Chiropractors and the risk of stroke: new research from Spine

bjd.gif  On January 19, 2008, the following article was published in the Globe and Mail:
Alphonso, C. Chiropractors don’t raise stroke risk, study says. Globe and Mail; January 19, 2009. The article begins:
A Canadian study indicates there is no increased risk related to chiropractic treatment in the heated debate about whether neck adjustments can trigger a rare type of stroke.

Researchers say patients are no more likely to suffer a stroke following a visit to a chiropractor than they would after stepping into their family doctor’s office.

The findings, published today in the journal Spine, help shed light on earlier studies that had cast a cloud on the chiropractic profession and suggested that their actions resulted in some patients suffering a stroke after treatment.

This article was referring to one of the studies published in the special Spine supplement entitled Bone and Joint Decade 2000-2010 Task Force on Neck Pain and Its Associated Disorders:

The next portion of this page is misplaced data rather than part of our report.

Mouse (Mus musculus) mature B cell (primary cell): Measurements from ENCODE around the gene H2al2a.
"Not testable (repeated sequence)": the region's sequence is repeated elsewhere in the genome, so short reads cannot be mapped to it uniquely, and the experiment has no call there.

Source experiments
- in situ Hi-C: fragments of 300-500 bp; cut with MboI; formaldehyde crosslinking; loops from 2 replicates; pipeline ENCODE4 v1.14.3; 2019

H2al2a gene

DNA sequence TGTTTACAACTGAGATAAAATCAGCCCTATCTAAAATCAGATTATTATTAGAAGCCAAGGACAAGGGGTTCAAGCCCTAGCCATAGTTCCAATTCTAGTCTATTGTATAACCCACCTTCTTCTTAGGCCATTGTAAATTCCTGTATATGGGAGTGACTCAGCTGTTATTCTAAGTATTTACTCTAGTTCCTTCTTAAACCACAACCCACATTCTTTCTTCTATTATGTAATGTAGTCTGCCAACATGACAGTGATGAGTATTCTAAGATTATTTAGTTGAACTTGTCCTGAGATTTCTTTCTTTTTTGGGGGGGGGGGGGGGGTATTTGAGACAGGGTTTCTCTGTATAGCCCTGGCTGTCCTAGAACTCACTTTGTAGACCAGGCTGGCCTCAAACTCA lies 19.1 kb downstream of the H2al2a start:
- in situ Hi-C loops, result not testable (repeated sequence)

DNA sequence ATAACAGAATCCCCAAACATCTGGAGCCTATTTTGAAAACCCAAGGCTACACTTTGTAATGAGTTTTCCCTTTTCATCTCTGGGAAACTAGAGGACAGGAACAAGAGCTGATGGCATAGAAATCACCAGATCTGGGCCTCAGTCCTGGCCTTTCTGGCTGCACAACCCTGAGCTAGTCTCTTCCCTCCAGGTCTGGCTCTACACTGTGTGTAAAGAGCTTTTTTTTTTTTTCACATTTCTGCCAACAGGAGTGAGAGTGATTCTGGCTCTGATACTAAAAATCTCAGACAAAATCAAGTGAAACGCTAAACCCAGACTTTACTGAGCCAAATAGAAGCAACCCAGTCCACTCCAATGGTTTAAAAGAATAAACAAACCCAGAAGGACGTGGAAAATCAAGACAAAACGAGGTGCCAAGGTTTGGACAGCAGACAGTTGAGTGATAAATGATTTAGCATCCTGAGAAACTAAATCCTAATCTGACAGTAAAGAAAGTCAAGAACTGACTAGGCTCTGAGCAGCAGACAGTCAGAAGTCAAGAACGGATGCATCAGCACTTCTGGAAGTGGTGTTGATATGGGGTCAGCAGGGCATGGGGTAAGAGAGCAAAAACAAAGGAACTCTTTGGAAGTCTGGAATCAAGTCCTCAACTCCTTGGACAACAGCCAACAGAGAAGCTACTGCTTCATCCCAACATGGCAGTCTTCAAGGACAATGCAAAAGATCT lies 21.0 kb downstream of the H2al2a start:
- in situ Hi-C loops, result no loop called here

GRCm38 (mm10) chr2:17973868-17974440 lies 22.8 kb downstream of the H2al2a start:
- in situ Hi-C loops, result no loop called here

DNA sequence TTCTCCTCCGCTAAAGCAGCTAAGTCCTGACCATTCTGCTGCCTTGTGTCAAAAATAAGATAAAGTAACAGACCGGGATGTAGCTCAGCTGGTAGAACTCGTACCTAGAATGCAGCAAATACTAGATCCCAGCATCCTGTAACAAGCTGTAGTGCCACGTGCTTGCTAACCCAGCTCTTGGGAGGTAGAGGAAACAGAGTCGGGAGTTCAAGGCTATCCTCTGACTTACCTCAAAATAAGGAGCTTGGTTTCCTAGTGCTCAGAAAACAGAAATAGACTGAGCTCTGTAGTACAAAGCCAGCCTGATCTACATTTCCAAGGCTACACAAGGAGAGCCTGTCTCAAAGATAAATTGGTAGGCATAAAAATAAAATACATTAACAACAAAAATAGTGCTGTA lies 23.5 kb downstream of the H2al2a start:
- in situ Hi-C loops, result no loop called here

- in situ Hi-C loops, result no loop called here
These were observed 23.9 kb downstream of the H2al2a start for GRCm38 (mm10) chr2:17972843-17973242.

Cassidy JD, Boyle E, Cote P, He Y, Hogg-Johnson S, Silver F, Bondy SJ. Risk of vertebrobasilar stroke and chiropractic care: Results of a population-based case-control and case-crossover study. Spine 2008; 33 (4S):S176-S183.
The study concludes: VBA stroke is a very rare event in the population. The increased risks of VBA stroke associated with chiropractic and PCP visits is likely due to patients with headache and neck pain from VBA dissection seeking care before their stroke. We found no evidence of excess risk of VBA stroke associated chiropractic care compared to primary care.

Here is a related study, published in the same issue:

Boyle E, Cote P, Grier AR, Cassidy JD. Examining vertebrobasilar artery stroke in two Canadian provinces. Spine 2008; 33 (4S):S170-S175.
The study concludes: In Saskatchewan, we observed a dramatic increase in the incidence rate in 2000 and there was a corresponding relatively small increase in chiropractic utilization. In Ontario, there was a small increase in the incidence rate; however, chiropractic utilization decreased. At the ecological level, the increase in VBA stroke does not seem to be associated with an increase in the rate of chiropractic utilization.

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